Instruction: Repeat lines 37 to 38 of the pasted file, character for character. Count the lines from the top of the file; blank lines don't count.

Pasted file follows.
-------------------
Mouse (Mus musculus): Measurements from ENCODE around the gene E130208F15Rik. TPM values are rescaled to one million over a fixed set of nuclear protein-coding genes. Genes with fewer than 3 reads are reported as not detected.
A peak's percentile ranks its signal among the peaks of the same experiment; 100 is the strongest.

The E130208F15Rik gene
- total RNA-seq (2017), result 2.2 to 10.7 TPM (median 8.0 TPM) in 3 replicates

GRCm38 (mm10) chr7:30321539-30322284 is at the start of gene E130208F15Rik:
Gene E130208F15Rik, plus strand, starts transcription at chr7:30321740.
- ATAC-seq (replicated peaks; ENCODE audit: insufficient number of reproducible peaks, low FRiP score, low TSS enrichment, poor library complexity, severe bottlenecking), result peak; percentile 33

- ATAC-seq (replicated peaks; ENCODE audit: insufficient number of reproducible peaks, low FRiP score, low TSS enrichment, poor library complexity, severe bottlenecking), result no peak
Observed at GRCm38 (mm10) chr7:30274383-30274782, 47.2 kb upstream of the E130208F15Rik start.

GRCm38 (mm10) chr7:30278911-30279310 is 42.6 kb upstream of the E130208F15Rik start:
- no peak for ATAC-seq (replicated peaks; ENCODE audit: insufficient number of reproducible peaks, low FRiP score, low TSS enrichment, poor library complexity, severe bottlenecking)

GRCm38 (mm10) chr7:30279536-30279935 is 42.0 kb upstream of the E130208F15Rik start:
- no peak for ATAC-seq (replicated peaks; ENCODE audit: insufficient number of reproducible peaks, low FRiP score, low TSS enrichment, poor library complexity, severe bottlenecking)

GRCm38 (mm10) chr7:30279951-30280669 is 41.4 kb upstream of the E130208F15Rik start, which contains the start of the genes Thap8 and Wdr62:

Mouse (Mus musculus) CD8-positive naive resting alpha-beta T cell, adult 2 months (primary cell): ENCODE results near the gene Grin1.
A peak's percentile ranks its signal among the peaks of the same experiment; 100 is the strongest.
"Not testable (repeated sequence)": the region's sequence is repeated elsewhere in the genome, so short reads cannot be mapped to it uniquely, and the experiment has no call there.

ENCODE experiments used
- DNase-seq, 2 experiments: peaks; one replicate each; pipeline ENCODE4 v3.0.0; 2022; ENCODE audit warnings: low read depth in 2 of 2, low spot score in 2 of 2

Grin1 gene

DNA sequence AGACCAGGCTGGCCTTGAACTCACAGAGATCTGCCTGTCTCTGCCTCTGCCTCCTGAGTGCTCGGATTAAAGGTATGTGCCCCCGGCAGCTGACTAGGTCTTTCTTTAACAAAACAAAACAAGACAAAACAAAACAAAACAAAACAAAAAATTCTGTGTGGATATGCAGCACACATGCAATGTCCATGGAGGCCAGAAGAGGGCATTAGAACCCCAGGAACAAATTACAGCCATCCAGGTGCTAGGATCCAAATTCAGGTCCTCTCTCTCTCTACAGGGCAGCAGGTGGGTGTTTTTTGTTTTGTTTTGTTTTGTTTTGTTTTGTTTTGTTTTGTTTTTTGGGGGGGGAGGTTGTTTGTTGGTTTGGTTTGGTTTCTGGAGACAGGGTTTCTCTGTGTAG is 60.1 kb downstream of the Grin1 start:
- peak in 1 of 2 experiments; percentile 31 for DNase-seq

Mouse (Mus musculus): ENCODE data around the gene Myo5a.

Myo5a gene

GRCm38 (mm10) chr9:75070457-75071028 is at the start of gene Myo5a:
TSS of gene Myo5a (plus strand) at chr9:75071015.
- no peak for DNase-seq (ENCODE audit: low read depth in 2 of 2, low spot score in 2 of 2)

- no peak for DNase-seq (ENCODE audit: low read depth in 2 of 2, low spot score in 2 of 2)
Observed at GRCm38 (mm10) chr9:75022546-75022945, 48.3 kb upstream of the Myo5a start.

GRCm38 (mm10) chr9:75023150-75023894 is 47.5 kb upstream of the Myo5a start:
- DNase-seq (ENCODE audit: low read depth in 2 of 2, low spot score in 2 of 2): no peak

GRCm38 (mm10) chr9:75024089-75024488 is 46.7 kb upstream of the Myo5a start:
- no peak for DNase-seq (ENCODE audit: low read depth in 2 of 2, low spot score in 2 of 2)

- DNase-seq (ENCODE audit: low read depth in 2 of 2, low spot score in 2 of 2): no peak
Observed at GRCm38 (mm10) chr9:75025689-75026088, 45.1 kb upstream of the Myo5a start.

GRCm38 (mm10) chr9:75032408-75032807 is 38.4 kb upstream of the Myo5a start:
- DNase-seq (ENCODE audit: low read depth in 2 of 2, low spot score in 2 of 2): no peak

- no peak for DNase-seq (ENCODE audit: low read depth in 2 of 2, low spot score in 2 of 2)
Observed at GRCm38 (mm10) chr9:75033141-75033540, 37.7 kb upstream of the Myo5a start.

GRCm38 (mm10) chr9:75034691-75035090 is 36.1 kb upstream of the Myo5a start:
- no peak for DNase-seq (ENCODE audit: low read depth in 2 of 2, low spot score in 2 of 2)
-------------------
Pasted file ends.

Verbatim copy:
- DNase-seq (ENCODE audit: low read depth in 2 of 2, low spot score in 2 of 2): no peak

- no peak for DNase-seq (ENCODE audit: low read depth in 2 of 2, low spot score in 2 of 2)